With 29,000 babies born each year in the St. Louis metropolitan area, pregnancy and prenatal issues are significant community concerns. As a major urban hub, St. Louis is simultaneously home to some of the best and worst examples of perinatal health. For example, St. Louis Children’s Hospital, which ranks 11th nationally in Neonatal Care (US News and World Report), resides in the 63110 ZIP Code, where the rate of inadequate prenatal care is 3.8 times the national average, and the infant mortality rate is 3.5 times the national average.
Every year 4,500 babies are born too early or too small in the St. Louis region and approximately 300 babies die before their first birthday.1 Prenatal care and pregnancy outcomes are affected by a variety of factors regarding the mother’s physical and mental health, her behavior and health habits, and the characteristics of the family and culture into which the child is born. Some of the predominant factors affecting pregnancy outcomes are:
- Maternal Behavioral Health
- Parent Education, including safe sleep practices
- Preconception Care, Prenatal Care and newborn doctors visits
- Pregnancy Prevention
- Pregnancy Risks: disease, low birth weight, premature birth, etc.
- Substance Use
- Teen Pregnancy and Teen Parents
- Unintended Pregnancy
The Local “At Risk” Population
A large majority of St. Louis metro area births occur to moderate to middle income families and are uncomplicated by birth defect, disease or family hardship. Certain at-risk groups, however, face far greater obstacles. The following factors have a significant impact on St. Louis pregnancies and births.
Geographic Concerns – Poor birth outcomes, such as low birth weight, inadequate prenatal care and higher infant mortality rates are associated with certain geographical areas. The ZIP Codes most affected by these indicators are generally found in mid to north St. Louis City, north St. Louis County, and some urban ZIP Codes in East St. Louis, IL.
Racial and Ethnic Disparity – in the St. Louis region, births to African American women are disproportionately more likely to result in poor outcomes. “African Americans are almost twice as likely to have a child with low birth weight, and 2.7 times more likely to receive no prenatal care.”2
Other risk factors include low socio-economic status of the parents and family system, single parenthood, and low educational achievement among parents. Age of the parents is also a factor; very young parents are less likely to have monetary and social independence, and older parents are at an increased risk of having pregnancy and birth complications, and of having children with certain health issues and special needs.
Behavioral health habits also affect outcomes. Risk factors include tobacco, alcohol and substance abuse, obesity, poor nutrition, lack of physical exercise and untreated health concerns such as diabetes and high blood pressure.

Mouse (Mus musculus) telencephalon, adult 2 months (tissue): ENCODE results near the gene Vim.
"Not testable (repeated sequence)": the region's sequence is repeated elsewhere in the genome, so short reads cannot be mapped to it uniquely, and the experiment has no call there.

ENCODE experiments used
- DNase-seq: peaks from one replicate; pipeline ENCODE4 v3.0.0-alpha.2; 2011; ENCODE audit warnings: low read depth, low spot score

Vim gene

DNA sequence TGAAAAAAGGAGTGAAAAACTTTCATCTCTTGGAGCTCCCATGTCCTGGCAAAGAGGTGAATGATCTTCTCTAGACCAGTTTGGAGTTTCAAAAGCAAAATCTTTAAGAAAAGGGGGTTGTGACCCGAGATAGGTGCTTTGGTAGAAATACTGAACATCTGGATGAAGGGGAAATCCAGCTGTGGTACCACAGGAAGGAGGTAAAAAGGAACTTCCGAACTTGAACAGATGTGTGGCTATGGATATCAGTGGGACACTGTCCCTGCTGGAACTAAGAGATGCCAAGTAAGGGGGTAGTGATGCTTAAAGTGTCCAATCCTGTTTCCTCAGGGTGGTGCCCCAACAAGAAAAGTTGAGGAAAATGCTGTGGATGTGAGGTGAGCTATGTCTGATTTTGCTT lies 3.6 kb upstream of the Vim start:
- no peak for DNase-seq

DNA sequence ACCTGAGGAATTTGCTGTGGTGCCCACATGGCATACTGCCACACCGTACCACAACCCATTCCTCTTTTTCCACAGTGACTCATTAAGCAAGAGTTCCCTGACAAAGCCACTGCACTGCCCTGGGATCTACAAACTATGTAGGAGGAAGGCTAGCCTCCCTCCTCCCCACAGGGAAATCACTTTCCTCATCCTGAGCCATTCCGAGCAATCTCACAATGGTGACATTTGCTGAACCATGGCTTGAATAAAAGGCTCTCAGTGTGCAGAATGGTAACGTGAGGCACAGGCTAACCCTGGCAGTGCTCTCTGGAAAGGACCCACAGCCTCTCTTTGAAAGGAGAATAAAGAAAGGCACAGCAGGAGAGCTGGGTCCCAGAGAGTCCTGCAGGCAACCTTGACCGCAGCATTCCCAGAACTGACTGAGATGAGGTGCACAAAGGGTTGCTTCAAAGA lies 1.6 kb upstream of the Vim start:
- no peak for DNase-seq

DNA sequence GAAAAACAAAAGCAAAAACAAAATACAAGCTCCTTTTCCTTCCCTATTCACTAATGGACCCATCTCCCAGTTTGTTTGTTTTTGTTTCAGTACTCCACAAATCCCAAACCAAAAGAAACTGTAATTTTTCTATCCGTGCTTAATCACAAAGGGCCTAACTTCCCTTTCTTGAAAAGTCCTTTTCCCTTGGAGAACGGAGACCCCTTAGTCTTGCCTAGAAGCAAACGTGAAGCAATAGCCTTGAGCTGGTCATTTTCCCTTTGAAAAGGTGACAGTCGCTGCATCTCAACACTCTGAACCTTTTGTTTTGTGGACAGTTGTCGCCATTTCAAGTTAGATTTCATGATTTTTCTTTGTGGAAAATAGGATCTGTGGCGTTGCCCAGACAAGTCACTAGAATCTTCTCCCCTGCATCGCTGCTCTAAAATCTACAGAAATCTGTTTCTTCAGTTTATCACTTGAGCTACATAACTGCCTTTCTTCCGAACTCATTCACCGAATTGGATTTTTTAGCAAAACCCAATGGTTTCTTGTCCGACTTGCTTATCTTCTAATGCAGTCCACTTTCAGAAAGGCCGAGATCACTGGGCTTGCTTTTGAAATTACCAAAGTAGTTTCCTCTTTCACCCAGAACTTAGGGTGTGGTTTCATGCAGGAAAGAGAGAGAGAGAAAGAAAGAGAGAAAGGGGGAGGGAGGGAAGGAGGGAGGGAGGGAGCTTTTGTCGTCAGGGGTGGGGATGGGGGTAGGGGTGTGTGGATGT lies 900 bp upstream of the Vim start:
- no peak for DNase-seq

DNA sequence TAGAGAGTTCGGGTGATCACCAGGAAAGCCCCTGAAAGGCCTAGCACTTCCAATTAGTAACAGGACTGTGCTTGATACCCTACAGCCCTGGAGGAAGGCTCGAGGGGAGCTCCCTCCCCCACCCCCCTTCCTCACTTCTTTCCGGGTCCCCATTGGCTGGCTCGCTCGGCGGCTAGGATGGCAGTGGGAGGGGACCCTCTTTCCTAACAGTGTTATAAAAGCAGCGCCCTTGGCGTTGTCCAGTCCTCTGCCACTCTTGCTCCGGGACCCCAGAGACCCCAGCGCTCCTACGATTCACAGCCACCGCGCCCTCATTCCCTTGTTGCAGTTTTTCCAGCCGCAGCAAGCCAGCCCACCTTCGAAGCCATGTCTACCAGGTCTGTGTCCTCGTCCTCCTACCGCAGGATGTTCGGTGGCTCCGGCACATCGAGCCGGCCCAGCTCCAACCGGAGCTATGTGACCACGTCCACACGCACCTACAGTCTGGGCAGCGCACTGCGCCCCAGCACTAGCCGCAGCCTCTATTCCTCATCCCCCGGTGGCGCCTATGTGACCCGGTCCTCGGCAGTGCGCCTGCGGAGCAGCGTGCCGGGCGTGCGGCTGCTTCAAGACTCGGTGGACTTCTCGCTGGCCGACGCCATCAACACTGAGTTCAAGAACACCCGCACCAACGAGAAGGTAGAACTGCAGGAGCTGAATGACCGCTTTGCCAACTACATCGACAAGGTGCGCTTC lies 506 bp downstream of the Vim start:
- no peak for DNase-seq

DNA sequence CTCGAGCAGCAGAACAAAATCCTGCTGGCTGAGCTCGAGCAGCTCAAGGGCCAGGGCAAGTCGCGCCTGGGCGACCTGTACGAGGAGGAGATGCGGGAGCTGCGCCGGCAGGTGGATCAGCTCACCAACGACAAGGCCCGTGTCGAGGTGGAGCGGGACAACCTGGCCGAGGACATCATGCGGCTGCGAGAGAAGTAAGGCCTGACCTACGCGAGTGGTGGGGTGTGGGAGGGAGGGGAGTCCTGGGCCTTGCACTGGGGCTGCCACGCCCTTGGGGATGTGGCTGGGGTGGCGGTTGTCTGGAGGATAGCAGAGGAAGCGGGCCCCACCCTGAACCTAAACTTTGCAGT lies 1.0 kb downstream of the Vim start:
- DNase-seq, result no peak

Data and statistics on local birth outcomes can be found through the following online databases:
- IL DPH, Health Statistics
- MO DHSS, Community Data Profiles. County and state-level data on a variety of perinatal and related indicators
- MO DHSS, MICA. ZIP code level data on birth indicators, Missouri Information for Community Assessment)
- PeriStats. State-level birth data, including pregnant women who smoked, infant mortality rates, birth rates, etc.
The St. Louis area has a large work force of professionals in hospitals and clinics that provide prenatal care and pregnancy-related services. There is a smaller group of health centers and clinics that work specifically with at-risk patients, such as Grace Hill and Myrtle Hilliard Davis health centers. Within the City of St. Louis, Barnes Jewish Hospital delivers the majority of babies who’s families are covered by Medicaid.
Organizations and Groups Addressing Pregnancy-Related Issues in St. Louis
There are a few small non-profit organizations that target the at-risk population in the perinatal arena. The Maternal, Child & Family Health Coalition and the county health departments most actively deal with the public health concerns. Nurses for Newborns and local Parents as Teachers groups provide at-home visits for mothers and their newborns.
Another local group of agencies provide supportive services to pregnant mothers. State departments provide information, resources and a variety of services. (See Key Stakeholders for a list of agencies and governmental offices that are actively addressing systemic issues of pregnancy and prenatal outcomes.) Several local social service agencies provide services including case management, clothing and food pantries, shelters and group homes for teens, for the homeless and victims of domestic violence. A group of local agencies specialize in services involving reproductive rights, unplanned pregnancy, pregnancy counseling, services for teens, and pregnancy prevention.
2Health Department, City of St. Louis. (April 20, 2010). Newsgram: Health Disparities: What is the Health Department Doing to Reduce Them? Accessed on 4/20/10.